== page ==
William F. Buckley and Groucho Marx on Firing Line in 1967.

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Is the world funny?

This meeting of the minds between Willian F. Buckley and Groucho Marx is awkward in places, which brings to mind an anecdote about the great Hollywood celebrity tennis match of 1937, which featured both Groucho and Charlie Chaplin.

As described in The Marx Brothers in a Nutshell (1982), match day found Groucho in his usual mood to avoid taking any sport seriously, including tennis. This irreverence wasn’t to the liking of Chaplin, who nonetheless played along when Groucho produced a picnic basket and served lunch.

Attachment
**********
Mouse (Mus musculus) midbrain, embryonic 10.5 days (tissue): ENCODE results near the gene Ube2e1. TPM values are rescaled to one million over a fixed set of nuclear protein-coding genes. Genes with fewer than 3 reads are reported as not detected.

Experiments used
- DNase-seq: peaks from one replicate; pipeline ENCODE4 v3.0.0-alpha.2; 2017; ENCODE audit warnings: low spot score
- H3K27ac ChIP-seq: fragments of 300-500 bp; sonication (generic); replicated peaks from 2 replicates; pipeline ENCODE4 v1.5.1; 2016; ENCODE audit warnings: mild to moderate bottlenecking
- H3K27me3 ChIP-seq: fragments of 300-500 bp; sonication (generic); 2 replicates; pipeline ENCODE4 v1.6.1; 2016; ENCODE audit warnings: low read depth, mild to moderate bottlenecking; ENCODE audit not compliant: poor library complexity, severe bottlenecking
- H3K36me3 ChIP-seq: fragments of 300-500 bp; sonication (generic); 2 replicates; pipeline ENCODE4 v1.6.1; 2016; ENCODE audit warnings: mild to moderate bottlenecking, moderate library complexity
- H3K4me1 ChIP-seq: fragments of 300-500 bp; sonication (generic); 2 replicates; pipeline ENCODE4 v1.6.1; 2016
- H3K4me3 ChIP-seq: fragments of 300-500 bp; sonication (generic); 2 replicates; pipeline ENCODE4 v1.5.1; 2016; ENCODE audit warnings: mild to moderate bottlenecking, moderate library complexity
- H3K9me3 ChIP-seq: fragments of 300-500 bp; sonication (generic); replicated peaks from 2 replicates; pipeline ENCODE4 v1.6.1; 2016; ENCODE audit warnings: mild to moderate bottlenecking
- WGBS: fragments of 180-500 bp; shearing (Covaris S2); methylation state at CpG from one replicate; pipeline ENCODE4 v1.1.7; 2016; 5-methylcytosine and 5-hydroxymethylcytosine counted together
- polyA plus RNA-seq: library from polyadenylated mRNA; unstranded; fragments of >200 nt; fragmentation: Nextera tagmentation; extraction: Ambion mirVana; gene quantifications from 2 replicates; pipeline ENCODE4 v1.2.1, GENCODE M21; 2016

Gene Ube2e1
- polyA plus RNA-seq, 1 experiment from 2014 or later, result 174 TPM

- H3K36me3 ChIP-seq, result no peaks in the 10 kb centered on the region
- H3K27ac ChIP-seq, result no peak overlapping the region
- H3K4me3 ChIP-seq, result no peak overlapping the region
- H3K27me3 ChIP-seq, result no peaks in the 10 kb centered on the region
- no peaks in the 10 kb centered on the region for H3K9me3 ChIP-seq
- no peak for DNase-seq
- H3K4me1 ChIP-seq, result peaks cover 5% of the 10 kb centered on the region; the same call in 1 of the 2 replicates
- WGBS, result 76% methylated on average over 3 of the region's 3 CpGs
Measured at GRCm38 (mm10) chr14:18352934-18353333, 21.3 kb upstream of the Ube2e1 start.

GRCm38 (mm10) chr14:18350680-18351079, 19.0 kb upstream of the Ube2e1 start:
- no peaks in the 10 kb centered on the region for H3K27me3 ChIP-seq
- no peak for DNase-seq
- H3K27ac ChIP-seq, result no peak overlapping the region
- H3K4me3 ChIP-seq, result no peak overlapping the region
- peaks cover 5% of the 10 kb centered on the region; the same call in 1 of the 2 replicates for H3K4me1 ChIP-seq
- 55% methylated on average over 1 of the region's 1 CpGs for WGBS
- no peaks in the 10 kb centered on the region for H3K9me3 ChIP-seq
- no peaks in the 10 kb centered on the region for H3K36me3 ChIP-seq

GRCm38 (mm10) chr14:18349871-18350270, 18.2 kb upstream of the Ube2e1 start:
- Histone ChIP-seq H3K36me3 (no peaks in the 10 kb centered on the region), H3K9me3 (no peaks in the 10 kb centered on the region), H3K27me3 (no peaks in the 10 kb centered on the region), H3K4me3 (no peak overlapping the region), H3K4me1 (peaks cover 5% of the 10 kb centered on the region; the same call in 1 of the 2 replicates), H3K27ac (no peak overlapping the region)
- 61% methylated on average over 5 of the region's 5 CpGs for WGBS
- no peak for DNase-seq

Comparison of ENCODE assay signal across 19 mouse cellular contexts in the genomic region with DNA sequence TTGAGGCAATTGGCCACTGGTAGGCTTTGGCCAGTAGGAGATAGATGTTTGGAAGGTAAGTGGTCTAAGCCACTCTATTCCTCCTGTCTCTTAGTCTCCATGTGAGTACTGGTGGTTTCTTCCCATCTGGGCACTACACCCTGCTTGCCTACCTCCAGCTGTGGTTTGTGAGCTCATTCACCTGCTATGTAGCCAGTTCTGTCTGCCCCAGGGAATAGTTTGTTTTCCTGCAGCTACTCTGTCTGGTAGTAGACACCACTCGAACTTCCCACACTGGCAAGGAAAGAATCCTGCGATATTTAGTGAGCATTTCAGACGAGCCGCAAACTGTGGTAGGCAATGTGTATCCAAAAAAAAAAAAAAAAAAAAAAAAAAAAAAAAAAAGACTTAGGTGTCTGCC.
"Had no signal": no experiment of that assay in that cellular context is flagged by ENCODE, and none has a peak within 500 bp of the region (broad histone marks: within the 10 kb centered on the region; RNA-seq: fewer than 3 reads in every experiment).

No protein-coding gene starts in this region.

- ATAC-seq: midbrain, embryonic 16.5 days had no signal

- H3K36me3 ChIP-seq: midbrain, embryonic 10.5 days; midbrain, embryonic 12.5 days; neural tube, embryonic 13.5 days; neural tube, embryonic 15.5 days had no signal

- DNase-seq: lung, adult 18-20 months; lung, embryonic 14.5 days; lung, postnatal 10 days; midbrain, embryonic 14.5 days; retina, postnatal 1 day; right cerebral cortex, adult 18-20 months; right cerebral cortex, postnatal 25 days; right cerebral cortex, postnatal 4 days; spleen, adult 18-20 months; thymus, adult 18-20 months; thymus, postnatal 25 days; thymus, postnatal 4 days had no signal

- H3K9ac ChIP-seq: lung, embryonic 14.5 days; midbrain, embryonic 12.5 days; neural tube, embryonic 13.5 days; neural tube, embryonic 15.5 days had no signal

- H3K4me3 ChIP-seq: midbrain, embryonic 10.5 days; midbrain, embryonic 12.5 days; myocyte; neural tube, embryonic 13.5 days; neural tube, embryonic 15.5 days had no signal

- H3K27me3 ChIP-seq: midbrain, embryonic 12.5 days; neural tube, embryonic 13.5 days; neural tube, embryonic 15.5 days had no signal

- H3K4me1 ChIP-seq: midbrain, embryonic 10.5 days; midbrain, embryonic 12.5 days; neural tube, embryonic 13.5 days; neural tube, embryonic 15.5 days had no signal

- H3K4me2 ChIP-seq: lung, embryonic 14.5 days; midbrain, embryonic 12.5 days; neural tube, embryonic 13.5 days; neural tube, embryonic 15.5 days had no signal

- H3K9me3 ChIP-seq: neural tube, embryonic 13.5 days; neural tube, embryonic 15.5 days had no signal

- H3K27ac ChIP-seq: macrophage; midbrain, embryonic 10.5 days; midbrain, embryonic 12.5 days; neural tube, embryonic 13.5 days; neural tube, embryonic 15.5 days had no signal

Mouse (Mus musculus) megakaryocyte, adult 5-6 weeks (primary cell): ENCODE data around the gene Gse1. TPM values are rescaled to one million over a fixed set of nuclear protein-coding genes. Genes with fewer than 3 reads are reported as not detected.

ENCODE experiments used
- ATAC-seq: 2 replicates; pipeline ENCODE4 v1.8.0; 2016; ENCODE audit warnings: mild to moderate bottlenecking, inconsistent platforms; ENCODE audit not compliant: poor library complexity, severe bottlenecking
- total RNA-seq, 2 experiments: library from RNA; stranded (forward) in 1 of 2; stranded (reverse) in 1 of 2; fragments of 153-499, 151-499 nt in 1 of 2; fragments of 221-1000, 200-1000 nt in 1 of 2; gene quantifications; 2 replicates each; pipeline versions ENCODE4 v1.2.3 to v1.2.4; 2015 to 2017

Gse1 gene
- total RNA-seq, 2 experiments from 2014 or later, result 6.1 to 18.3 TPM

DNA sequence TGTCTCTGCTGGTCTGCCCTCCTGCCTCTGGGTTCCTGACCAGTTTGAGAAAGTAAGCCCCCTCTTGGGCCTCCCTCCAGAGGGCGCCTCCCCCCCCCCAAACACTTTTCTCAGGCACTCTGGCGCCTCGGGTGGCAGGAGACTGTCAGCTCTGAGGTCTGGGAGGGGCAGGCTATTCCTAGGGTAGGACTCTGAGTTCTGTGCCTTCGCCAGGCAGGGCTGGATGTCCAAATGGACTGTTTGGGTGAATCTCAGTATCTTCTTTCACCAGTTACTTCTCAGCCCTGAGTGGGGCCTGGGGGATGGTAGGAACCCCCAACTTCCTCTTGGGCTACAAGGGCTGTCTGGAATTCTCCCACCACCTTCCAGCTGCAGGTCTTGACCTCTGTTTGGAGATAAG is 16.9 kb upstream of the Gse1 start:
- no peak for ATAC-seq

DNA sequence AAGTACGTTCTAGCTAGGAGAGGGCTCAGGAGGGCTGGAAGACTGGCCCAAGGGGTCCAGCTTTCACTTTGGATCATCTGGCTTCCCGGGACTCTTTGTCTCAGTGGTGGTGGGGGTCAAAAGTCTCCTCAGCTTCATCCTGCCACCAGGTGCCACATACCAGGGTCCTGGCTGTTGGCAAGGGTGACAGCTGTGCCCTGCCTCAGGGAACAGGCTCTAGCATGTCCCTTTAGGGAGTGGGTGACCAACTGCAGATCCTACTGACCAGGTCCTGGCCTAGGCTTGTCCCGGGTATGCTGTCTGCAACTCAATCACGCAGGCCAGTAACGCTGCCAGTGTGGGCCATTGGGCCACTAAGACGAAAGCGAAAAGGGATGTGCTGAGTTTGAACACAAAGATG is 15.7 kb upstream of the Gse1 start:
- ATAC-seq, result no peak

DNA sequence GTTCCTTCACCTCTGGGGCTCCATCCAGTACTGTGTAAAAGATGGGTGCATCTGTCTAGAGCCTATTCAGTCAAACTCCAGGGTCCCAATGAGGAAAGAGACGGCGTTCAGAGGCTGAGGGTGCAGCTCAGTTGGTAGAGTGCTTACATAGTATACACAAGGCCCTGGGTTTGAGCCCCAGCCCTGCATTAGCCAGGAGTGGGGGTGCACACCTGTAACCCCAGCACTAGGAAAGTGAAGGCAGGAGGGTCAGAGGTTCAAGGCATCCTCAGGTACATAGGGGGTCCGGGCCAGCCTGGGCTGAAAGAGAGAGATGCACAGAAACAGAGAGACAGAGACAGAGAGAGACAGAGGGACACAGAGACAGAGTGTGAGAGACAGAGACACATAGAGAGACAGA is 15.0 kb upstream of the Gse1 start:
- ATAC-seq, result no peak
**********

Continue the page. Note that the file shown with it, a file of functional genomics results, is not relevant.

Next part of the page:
Thirty years later on Firing Line, Groucho is in similarly obstructionist fettle. Undoubtedly there is mutual respect between host and guest, and the comedian is serious at intervals, but he frequently deploys his legendary wit to remain safely detached. 

It’s an interesting conversation between two intelligent people. Is this still possible? 

GROUCHO MARX AND WILLIAM F. BUCKLEY DEBATE THE NATURE OF COMEDY ON ‘FIRING LINE,’ 1967, by Martin Schneider (Dangerous Minds)

On July 7, 1967, Groucho Marx appeared as a guest on William F. Buckley’s current affairs show Firing Line to debate the topic “Is the World Funny?” Firing Line had been in existence only for about a year at that point, broadcasting on WOR channel 9 in New York City; four years later, the show would move to PBS.

Groucho was there to promote his new book The Groucho Letters: Letters From and To Groucho Marx, in which he reproduced selected correspondence with figures like Jerry Lewis, Irving Berlin, E.B. White, Peter Lorre, Edward R. Murrow, David Susskind, Booth Tarkington, Harry Truman, and James Thurber.

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